LC
Yellow-rumped Siskin Spinus uropygialis



Taxonomy

Taxonomic note
Spinus uropygialis (del Hoyo and Collar 2016) was previously placed in the genus Carduelis following SACC (2005 & updates); Sibley & Monroe (1990, 1993); Stotz et al. (1996).

Taxonomic source(s)
del Hoyo, J., Collar, N.J., Christie, D.A., Elliott, A., Fishpool, L.D.C., Boesman, P. and Kirwan, G.M. 2016. HBW and BirdLife International Illustrated Checklist of the Birds of the World. Volume 2: Passerines. Lynx Edicions and BirdLife International, Barcelona, Spain and Cambridge, UK.
SACC. 2006. A classification of the bird species of South America. Available at: #http://www.museum.lsu.edu/~Remsen/SACCBaseline.html#.
SACC. 2006. A classification of the bird species of South America. Available at: #http://www.museum.lsu.edu/~Remsen/SACCBaseline.htm#.

IUCN Red list criteria met and history
Red List criteria met
Critically Endangered Endangered Vulnerable
- - -

Red List history
Year Category Criteria
2016 Least Concern
2012 Least Concern
2009 Least Concern
2008 Least Concern
2004 Least Concern
2000 Lower Risk/Least Concern
1994 Lower Risk/Least Concern
1988 Lower Risk/Least Concern
Species attributes

Migratory status full migrant Forest dependency Low
Land mass type Average mass -
Extent of occurrence (EOO)

Estimate Data quality
Extent of Occurrence breeding/resident (km2) 138,000 medium
Extent of Occurrence non-breeding (km2) 711,000 medium
Number of locations -
Fragmentation -
Population and trend
Estimate Data quality Derivation Year of estimate
No. of mature individuals unknown not applicable not applicable 0
Population trend Stable suspected -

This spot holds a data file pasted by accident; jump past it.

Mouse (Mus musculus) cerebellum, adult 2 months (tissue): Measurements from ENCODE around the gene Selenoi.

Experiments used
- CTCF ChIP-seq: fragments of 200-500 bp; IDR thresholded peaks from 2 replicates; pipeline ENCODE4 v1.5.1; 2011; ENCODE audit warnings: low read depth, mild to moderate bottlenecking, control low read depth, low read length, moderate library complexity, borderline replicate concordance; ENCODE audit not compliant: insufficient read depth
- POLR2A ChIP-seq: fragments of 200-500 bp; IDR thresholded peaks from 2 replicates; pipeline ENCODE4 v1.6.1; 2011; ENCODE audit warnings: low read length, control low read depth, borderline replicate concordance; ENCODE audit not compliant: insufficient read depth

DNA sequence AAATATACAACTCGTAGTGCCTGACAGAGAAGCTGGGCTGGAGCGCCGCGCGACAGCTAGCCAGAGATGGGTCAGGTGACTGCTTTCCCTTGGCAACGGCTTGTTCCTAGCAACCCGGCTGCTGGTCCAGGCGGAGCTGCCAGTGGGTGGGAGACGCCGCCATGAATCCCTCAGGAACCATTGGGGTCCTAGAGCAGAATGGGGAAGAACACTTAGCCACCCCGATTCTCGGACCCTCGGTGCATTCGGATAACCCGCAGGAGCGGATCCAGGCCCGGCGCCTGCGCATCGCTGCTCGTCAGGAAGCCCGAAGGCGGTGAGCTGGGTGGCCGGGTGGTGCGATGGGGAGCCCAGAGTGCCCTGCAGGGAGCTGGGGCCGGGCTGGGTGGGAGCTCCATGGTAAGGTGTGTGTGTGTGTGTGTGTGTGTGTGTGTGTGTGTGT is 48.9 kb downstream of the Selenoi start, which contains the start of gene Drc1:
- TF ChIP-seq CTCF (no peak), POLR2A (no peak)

Decline (3 years/1 generation past) - - -
Decline (5 years/1 generation past) - - -
Decline (10 years/1 generation past) - - -
Decline (10 years/3 generation future) - - -
Decline (10 years/3 generation past and future) - - -
Number of subpopulations - - -
Largest subpopulations - - -
Generation length (yrs) 4.2 - - -

Population justification: The global population size has not been quantified, but this species is described as 'fairly common but patchily distributed' (Stotz et al. 1996).

Trend justification: The population is suspected to be stable in the absence of evidence for any declines or substantial threats.


Country/territory distribution
Country/Territory Occurrence status Presence Resident Breeding Non-breeding Passage
Argentina N Extant
Bolivia N Extant
Chile N Extant
Peru N Extant

Important Bird and Biodiversity Areas (IBA)
Country/Territory IBA Name

Habitats & altitude
Habitat (level 1) Habitat (level 2) Importance Occurrence
Artificial/Terrestrial Arable Land suitable breeding
Artificial/Terrestrial Arable Land suitable non-breeding
Artificial/Terrestrial Rural Gardens suitable breeding
Artificial/Terrestrial Rural Gardens suitable non-breeding
Forest Subtropical/Tropical Moist Montane suitable non-breeding
Forest Subtropical/Tropical Moist Montane suitable breeding
Shrubland Subtropical/Tropical Dry suitable breeding
Shrubland Subtropical/Tropical Dry suitable non-breeding
Shrubland Subtropical/Tropical High Altitude suitable non-breeding
Shrubland Subtropical/Tropical High Altitude suitable breeding
Altitude 2000 - 3500 m Occasional altitudinal limits 1800 - 4000 m

Utilisation
Purpose Primary form used Life stage used Source Scale Level Timing
Pets Whole Adults and juveniles Wild International Non-trivial Recent

Recommended citation
BirdLife International (2017) Species factsheet: Spinus uropygialis. Downloaded from http://www.birdlife.org on 17/12/2017. Recommended citation for factsheets for more than one species: BirdLife International (2017) IUCN Red List for birds. Downloaded from http://www.birdlife.org on 17/12/2017.